Ministers of Communion – A Ministry of Immense Love
A new and yet very old ministry has been restored to the Catholic community by the fathers of the Second Vatican Council.
Up until the fourth century it was understood that all members of a Christian community were to receive the Lord in Holy Communion- that included those members of the community who were not able to attend the Sunday assembly of worship. As a consequence, lay persons would bring the consecrated Host to other members of the small communities who were not able to participate at the Sunday celebrations. This made it possible for the sick, prisoners and isolated monks to communicate almost on a daily basis. Remember, that in the early church, daily Mass was a rarity unlike today.
Pope Paul VI was responsible for encouraging the restoration of this ancient ministry referring to it as ‘an important office of immense love.’ With the restoration of this ministry, lay persons were again permitted to participate in the life of the community in a unique way.
Once again, people unable to participate at Sunday Mass because of illness were able to receive Holy Communion from those members of the community chosen for this special ministry.
Qualifications for this ministry are that the person chosen must be fully initiated in the Church (Baptism/Confirmation/Eucharist), if the person is married he/she must be living in a valid sacramental marriage and of course have a special devotion to the Lord in His Eucharistic Presence. Because of the situations they find themselves in, Ministers of Communion have to be good listeners and be of gentle and compassionate natures.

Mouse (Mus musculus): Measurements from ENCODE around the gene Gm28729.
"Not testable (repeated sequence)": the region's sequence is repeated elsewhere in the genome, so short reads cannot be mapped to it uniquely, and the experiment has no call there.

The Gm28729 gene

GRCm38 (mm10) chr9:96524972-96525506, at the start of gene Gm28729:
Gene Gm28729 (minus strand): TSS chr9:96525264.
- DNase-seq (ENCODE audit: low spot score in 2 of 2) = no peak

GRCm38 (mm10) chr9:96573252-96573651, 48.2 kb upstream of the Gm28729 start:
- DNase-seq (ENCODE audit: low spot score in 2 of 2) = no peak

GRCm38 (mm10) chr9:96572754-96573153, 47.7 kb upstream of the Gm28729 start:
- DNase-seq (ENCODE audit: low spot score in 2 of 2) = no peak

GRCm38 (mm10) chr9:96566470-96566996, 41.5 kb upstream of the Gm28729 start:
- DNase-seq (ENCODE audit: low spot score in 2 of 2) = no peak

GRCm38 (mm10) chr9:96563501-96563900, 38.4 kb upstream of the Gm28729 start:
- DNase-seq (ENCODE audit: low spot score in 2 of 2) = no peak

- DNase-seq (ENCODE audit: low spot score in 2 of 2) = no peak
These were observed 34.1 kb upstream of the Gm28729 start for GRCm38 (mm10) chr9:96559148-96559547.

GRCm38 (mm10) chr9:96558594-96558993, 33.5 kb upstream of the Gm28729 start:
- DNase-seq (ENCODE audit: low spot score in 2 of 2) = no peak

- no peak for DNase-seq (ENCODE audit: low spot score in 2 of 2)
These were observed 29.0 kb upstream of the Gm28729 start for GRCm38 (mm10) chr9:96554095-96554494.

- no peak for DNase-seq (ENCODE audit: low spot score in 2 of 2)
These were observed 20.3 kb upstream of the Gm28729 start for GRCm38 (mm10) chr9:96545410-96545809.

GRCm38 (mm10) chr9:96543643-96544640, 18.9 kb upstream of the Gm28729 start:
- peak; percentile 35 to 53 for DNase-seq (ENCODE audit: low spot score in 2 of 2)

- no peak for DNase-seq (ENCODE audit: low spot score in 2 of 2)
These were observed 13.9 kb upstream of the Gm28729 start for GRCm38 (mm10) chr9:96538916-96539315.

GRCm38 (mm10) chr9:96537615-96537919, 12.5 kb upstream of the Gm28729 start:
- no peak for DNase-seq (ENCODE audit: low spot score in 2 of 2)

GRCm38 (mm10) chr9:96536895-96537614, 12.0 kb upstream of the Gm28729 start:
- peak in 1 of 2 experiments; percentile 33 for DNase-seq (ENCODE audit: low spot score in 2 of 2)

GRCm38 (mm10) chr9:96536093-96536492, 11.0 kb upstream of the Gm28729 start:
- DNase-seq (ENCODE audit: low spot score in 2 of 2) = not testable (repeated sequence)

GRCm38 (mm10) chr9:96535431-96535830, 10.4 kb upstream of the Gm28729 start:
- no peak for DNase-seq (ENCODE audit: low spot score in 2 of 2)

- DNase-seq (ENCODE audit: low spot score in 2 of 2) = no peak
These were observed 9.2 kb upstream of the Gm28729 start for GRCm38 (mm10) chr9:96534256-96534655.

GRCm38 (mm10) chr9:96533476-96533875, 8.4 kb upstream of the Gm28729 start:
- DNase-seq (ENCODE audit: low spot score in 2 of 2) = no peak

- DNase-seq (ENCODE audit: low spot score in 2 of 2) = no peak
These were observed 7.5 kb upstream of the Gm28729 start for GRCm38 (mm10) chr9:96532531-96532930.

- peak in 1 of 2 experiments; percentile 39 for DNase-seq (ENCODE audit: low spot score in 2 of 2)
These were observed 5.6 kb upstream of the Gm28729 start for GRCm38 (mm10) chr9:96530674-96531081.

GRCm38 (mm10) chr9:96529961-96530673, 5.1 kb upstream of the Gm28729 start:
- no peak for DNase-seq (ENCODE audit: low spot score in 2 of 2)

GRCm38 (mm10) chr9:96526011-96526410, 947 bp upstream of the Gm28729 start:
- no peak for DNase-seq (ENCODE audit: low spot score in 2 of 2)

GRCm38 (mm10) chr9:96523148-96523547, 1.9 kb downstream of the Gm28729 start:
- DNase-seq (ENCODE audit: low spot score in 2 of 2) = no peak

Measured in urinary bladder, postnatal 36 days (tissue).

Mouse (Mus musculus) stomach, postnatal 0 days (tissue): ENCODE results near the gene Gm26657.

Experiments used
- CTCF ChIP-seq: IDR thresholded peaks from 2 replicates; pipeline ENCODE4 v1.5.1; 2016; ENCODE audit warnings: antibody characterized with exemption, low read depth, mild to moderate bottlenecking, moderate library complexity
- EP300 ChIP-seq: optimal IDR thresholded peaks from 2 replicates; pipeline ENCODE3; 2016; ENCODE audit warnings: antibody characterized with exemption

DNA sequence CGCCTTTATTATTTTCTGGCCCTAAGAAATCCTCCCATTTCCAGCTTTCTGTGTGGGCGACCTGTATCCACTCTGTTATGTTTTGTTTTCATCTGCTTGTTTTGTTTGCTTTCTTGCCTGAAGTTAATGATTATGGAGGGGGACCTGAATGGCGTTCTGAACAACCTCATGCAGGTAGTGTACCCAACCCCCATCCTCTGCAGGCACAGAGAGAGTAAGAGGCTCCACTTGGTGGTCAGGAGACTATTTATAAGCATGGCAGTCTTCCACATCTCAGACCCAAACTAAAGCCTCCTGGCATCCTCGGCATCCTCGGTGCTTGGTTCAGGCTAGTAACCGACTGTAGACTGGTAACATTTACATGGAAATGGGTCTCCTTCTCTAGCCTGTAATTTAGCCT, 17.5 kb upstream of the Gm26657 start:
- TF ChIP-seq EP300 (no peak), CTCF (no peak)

The ministry itself includes assisting at Mass on Sunday and visiting private homes of the sick and also visits to hospitals and nursing homes. By canon law, Ministers of Communion may serve only in their parish and may not exercise their ministry outside of their home parish except by permission of the local pastor.
This ministry is one that is most fulfilling not only to the recipient of Holy Communion but also to the minister who brings Holy Communion to his sick brothers and sisters. Most Ministers of Communion will tell you that their ministry has been the richest and most rewarding experience of their life. When we consider what it is that they do- bring Our Lord to those unable physically to come to the Lord- it is easy to understand why this is a universal expression of this unique ministry.
It is indeed as Pope Paul VI says – An Important Ministry of Immense Love!